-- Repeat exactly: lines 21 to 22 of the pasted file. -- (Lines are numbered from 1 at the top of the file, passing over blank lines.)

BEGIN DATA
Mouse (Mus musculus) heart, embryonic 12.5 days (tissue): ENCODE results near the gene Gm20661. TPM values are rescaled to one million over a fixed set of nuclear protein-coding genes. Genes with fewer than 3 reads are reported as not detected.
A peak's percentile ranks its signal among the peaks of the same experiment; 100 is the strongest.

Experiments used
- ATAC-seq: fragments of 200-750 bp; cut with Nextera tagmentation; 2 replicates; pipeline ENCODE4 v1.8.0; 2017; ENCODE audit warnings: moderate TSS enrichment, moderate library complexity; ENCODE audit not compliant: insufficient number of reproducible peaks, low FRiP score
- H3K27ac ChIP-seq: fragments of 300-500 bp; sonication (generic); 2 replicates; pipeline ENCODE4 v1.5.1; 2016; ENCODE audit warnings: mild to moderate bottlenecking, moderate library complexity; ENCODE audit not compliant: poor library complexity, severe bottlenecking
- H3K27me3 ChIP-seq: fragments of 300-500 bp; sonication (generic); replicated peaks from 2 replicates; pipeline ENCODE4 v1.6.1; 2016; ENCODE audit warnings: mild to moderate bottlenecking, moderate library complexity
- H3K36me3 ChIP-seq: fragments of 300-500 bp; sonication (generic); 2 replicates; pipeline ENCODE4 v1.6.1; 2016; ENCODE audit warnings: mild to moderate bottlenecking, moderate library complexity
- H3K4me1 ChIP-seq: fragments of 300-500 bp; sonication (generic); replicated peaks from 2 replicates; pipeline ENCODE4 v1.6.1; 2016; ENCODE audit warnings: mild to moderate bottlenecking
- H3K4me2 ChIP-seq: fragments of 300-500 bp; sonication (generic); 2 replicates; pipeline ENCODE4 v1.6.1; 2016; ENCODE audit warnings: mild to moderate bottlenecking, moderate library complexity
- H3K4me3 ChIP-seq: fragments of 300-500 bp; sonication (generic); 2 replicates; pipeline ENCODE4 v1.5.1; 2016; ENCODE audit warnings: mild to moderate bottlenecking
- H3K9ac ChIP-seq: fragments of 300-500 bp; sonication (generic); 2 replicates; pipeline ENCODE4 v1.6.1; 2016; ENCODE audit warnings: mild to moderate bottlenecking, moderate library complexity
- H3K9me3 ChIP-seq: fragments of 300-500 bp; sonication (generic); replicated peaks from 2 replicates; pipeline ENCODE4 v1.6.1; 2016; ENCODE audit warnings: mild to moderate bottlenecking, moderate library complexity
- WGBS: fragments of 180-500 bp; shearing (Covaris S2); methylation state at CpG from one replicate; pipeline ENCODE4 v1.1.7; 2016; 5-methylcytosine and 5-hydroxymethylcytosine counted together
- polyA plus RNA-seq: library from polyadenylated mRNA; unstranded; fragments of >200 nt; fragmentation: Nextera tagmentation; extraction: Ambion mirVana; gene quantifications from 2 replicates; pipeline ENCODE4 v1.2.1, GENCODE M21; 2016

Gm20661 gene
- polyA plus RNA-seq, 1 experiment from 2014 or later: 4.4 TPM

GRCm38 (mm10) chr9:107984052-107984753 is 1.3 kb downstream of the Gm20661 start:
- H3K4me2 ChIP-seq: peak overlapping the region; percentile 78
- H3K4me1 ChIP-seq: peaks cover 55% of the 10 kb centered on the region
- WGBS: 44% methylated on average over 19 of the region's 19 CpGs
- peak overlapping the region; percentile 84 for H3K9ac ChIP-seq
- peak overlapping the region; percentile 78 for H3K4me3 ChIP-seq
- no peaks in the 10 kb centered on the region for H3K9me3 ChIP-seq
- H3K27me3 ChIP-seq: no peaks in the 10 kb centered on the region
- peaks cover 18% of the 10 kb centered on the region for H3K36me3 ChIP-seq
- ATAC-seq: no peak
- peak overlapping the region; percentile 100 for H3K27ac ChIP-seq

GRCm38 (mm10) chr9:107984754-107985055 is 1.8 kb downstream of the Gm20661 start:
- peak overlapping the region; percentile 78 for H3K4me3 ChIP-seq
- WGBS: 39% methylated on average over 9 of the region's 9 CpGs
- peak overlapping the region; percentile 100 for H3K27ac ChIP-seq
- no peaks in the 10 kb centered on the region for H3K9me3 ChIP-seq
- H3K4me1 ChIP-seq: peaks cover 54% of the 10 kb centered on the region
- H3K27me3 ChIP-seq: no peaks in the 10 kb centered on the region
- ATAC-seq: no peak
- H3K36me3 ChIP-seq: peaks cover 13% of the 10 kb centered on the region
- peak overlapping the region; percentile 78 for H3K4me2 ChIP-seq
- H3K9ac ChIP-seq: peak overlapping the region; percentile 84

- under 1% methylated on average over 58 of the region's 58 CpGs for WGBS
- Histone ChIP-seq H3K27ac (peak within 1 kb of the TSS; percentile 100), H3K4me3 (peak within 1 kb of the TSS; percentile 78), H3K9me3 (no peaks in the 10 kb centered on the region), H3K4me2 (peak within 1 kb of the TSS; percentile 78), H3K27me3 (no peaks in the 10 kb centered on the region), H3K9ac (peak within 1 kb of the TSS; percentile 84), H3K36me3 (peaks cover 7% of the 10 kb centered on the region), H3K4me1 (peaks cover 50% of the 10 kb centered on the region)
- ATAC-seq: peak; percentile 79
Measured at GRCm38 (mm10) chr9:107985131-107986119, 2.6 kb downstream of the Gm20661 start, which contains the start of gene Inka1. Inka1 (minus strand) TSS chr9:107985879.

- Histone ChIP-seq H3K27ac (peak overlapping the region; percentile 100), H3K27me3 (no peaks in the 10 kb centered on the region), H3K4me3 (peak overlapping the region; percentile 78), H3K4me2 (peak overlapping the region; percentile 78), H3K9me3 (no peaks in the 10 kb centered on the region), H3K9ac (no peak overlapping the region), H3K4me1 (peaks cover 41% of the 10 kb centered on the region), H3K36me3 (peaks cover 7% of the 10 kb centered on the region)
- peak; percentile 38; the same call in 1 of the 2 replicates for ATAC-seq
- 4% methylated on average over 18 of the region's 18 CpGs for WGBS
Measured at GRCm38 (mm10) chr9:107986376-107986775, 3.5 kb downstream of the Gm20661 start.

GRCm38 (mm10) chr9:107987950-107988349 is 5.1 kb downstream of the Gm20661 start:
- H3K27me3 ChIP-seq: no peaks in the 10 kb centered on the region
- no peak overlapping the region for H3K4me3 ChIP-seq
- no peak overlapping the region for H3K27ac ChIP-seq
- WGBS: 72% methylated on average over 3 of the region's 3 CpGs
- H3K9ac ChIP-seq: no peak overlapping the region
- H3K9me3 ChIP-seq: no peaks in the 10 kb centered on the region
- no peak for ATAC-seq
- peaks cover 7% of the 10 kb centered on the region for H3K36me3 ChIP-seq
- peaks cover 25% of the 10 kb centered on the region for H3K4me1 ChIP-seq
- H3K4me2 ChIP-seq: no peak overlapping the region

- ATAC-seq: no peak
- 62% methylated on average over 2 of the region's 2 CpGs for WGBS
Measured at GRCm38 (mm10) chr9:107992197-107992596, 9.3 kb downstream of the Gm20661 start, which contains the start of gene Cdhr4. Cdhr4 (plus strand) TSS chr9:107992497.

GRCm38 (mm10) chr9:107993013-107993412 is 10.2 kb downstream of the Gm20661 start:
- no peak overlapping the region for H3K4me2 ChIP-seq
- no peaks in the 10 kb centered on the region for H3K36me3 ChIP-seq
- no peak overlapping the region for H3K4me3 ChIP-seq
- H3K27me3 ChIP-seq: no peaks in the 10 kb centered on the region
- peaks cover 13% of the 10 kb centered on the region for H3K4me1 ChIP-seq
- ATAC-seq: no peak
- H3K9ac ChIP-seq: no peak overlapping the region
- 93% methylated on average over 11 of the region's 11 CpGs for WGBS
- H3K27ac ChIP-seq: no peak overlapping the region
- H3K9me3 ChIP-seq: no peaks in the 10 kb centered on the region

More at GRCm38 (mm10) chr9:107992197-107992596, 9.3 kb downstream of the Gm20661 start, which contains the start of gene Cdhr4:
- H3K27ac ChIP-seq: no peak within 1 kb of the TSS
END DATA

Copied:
- peak overlapping the region; percentile 84 for H3K9ac ChIP-seq
- peak overlapping the region; percentile 78 for H3K4me3 ChIP-seq